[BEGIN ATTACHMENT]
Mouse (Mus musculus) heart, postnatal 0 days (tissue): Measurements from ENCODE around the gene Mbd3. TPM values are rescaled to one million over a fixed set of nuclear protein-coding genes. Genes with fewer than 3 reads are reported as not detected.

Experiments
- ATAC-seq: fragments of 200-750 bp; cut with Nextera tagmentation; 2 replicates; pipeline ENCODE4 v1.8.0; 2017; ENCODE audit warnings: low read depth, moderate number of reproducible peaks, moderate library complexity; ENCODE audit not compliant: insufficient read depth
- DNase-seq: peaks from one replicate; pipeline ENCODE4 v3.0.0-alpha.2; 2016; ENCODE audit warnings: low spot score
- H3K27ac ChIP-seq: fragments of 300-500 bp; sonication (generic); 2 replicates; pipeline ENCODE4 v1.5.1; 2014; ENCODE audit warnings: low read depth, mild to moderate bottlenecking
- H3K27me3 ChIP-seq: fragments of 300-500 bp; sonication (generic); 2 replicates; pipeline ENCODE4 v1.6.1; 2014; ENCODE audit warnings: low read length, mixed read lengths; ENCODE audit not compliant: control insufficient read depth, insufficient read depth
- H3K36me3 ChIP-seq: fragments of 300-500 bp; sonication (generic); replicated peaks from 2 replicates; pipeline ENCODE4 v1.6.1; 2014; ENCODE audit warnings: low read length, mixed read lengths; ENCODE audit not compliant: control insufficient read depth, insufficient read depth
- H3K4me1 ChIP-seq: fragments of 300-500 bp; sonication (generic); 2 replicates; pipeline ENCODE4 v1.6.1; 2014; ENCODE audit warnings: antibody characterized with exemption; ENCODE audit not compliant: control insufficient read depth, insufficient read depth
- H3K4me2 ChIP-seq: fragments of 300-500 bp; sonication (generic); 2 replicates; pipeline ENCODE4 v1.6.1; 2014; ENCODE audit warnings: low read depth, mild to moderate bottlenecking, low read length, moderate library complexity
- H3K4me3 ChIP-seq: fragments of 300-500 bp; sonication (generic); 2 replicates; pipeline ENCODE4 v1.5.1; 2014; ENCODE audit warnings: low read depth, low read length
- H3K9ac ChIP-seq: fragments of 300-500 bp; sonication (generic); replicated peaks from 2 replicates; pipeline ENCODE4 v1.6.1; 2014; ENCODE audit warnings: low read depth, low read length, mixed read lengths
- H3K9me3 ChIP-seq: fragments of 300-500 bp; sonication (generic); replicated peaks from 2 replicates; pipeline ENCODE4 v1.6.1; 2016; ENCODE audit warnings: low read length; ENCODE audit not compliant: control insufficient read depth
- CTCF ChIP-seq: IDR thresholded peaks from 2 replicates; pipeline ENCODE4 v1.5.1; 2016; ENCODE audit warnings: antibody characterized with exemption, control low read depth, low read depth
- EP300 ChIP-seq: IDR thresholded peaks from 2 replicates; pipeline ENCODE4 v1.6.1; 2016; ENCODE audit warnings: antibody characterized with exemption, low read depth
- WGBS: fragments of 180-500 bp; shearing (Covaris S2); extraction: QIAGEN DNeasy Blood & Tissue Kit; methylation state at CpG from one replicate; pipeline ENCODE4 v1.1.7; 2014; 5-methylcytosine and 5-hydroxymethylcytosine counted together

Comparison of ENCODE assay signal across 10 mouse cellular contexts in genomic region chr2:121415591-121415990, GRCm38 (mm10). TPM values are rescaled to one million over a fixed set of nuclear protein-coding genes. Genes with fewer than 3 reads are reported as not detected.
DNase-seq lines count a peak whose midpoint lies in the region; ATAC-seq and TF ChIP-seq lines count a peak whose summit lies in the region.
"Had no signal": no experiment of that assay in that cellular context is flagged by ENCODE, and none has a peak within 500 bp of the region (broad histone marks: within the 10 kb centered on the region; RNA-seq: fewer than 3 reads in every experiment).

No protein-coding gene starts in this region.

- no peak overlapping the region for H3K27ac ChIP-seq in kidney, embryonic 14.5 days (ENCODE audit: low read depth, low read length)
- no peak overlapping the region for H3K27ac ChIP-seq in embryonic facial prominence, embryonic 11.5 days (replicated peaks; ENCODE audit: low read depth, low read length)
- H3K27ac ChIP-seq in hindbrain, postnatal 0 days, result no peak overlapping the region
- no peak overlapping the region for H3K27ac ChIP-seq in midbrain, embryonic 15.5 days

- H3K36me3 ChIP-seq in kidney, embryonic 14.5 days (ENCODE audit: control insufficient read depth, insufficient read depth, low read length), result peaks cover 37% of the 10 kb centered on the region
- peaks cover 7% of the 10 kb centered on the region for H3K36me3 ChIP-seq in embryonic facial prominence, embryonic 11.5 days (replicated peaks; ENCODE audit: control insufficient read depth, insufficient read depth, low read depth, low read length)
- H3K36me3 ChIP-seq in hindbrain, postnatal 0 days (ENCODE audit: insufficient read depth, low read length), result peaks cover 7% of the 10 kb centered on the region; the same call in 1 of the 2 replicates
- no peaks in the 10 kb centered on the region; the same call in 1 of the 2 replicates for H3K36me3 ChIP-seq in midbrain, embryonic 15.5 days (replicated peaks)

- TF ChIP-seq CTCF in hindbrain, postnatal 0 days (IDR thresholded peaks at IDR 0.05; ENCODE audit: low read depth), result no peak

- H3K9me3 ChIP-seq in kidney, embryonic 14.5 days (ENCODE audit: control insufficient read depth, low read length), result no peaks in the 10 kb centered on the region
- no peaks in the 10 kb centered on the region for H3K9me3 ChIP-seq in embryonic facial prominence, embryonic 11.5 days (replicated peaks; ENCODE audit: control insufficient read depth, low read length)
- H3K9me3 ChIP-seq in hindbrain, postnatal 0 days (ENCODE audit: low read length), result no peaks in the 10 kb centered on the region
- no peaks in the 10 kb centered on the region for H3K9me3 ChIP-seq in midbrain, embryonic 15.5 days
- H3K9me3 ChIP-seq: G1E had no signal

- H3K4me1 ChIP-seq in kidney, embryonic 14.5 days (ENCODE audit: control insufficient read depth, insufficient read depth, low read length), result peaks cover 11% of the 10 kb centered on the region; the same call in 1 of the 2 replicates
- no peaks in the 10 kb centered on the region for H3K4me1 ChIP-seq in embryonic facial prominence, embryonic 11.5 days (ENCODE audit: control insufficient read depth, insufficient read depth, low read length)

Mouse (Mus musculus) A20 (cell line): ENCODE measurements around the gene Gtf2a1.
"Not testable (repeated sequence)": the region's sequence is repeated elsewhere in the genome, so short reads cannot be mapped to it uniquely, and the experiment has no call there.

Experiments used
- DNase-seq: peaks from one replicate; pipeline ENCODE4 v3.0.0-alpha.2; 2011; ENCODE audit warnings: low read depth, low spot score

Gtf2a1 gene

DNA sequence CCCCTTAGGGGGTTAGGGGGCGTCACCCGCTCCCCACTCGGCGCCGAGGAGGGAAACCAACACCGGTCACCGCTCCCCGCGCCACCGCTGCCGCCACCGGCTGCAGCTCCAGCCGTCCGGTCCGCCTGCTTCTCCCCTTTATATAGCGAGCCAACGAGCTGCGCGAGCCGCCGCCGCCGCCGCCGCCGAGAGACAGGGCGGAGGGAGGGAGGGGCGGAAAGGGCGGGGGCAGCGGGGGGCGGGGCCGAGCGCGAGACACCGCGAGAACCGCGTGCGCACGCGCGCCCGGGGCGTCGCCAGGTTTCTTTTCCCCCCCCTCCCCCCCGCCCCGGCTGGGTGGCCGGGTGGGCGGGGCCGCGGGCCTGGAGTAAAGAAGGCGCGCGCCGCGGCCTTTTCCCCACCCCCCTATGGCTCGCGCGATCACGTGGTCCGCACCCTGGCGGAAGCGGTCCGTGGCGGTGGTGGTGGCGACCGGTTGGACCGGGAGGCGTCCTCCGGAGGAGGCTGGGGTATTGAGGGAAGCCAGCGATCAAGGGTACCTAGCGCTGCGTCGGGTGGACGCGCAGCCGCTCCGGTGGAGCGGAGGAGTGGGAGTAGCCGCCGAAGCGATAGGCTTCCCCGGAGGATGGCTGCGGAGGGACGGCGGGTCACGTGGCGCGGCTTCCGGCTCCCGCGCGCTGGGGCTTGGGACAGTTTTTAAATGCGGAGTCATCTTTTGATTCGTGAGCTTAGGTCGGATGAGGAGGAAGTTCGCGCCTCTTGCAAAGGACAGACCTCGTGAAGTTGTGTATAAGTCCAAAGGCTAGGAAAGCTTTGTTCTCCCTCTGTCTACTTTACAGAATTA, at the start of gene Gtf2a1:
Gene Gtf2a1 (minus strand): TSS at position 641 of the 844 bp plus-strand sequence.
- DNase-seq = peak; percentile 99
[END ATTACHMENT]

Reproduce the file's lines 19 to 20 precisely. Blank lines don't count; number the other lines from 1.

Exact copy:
No protein-coding gene starts in this region.

- no peak overlapping the region for H3K27ac ChIP-seq in kidney, embryonic 14.5 days (ENCODE audit: low read depth, low read length)